The U.S. spent six years trying to persuade Russia to eliminate its Novator 9M729 missile and corresponding launchers because it violated the INF treaty. Moscow denied any abrogation and instead insisted that the U.S. was the one that’s in defiance of the agreement, saying certain interceptors on American missile defense systems under construction in Poland and Romania had offensive capabilities. The result was the end of the agreement in August 2019.
Its demise was welcomed by defense hawks who believed the treaty was outdated and restricted the Pentagon’s ability to project power in Europe and also in Asia. The U.S. was now free to deploy a new generation of missiles on both continents to deter Russia and China, which could always deploy all manners of missiles because it wasn’t a signatory to the INF treaty.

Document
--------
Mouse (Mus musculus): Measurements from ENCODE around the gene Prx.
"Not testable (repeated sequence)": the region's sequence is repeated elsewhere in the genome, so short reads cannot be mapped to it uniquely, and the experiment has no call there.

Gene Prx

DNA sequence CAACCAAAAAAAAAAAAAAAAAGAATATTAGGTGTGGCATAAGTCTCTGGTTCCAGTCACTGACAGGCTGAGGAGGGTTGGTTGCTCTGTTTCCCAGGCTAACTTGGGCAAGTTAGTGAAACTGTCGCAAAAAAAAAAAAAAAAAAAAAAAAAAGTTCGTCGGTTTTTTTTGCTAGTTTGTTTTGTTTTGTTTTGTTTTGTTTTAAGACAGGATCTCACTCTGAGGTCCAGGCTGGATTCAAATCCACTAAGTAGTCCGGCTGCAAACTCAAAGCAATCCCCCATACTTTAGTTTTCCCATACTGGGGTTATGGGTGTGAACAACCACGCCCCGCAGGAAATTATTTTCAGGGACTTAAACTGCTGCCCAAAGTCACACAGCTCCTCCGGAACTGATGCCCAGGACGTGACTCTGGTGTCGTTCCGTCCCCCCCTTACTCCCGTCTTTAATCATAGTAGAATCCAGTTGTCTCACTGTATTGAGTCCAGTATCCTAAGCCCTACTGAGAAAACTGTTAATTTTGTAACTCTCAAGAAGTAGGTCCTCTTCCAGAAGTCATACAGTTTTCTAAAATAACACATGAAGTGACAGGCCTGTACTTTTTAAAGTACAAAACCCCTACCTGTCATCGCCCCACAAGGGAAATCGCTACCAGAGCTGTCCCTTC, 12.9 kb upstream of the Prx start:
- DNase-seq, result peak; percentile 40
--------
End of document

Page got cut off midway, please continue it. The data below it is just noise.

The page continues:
A new agreement to limit such missiles would look different, says Jeffrey Lewis, a nuclear weapons analyst with the James Martin Center for Nonproliferation Studies in Monterey, Calif. Any new treaty wouldn’t be nearly as restrictive. The two nations may decide limitations only apply to Europe rather than the previous blanket ban, he says, or involve a verification regime that ensures none of the missiles carry nuclear warheads.
“Verification won’t be easy, of course, but that may be a good thing—in a way, the more intrusive the measures, the better,” says Pavel Podvig, director of the Russian Nuclear Forces Project. “There are many ways to do this. On some level, it’s more important to start the process than to have in mind a particular end point. A full ban is not impossible in my view, but maybe not right away.”